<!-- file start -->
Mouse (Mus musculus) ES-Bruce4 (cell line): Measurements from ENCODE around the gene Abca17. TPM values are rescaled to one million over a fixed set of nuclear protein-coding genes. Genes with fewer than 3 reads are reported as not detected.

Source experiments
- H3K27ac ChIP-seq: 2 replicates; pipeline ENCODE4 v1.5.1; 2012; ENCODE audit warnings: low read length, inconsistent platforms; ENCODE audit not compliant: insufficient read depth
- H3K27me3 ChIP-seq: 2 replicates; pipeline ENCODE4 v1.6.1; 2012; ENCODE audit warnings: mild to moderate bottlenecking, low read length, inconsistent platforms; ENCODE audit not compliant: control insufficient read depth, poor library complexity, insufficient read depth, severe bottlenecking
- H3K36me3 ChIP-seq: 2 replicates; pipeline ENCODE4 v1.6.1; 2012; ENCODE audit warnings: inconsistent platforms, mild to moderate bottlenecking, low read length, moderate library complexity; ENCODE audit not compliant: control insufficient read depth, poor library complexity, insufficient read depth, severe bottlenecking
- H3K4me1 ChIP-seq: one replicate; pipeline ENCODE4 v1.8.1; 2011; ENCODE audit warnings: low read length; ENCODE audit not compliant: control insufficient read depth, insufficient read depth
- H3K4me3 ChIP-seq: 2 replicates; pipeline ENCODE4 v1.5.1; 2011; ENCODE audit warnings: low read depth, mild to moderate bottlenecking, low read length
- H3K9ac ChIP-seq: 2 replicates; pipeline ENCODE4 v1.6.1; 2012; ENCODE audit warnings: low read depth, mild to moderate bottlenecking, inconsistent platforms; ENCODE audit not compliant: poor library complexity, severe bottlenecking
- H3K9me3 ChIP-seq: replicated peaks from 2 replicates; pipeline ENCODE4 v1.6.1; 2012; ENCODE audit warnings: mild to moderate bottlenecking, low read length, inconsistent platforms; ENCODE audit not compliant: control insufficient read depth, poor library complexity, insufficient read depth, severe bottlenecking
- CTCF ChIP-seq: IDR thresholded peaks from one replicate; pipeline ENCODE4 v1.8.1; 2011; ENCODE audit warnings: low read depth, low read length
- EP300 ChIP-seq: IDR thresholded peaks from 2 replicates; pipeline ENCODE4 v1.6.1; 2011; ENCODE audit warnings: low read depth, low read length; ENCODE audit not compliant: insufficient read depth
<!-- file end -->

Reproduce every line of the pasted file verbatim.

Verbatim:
Mouse (Mus musculus) ES-Bruce4 (cell line): Measurements from ENCODE around the gene Abca17. TPM values are rescaled to one million over a fixed set of nuclear protein-coding genes. Genes with fewer than 3 reads are reported as not detected.

Source experiments
- H3K27ac ChIP-seq: 2 replicates; pipeline ENCODE4 v1.5.1; 2012; ENCODE audit warnings: low read length, inconsistent platforms; ENCODE audit not compliant: insufficient read depth
- H3K27me3 ChIP-seq: 2 replicates; pipeline ENCODE4 v1.6.1; 2012; ENCODE audit warnings: mild to moderate bottlenecking, low read length, inconsistent platforms; ENCODE audit not compliant: control insufficient read depth, poor library complexity, insufficient read depth, severe bottlenecking
- H3K36me3 ChIP-seq: 2 replicates; pipeline ENCODE4 v1.6.1; 2012; ENCODE audit warnings: inconsistent platforms, mild to moderate bottlenecking, low read length, moderate library complexity; ENCODE audit not compliant: control insufficient read depth, poor library complexity, insufficient read depth, severe bottlenecking
- H3K4me1 ChIP-seq: one replicate; pipeline ENCODE4 v1.8.1; 2011; ENCODE audit warnings: low read length; ENCODE audit not compliant: control insufficient read depth, insufficient read depth
- H3K4me3 ChIP-seq: 2 replicates; pipeline ENCODE4 v1.5.1; 2011; ENCODE audit warnings: low read depth, mild to moderate bottlenecking, low read length
- H3K9ac ChIP-seq: 2 replicates; pipeline ENCODE4 v1.6.1; 2012; ENCODE audit warnings: low read depth, mild to moderate bottlenecking, inconsistent platforms; ENCODE audit not compliant: poor library complexity, severe bottlenecking
- H3K9me3 ChIP-seq: replicated peaks from 2 replicates; pipeline ENCODE4 v1.6.1; 2012; ENCODE audit warnings: mild to moderate bottlenecking, low read length, inconsistent platforms; ENCODE audit not compliant: control insufficient read depth, poor library complexity, insufficient read depth, severe bottlenecking
- CTCF ChIP-seq: IDR thresholded peaks from one replicate; pipeline ENCODE4 v1.8.1; 2011; ENCODE audit warnings: low read depth, low read length
- EP300 ChIP-seq: IDR thresholded peaks from 2 replicates; pipeline ENCODE4 v1.6.1; 2011; ENCODE audit warnings: low read depth, low read length; ENCODE audit not compliant: insufficient read depth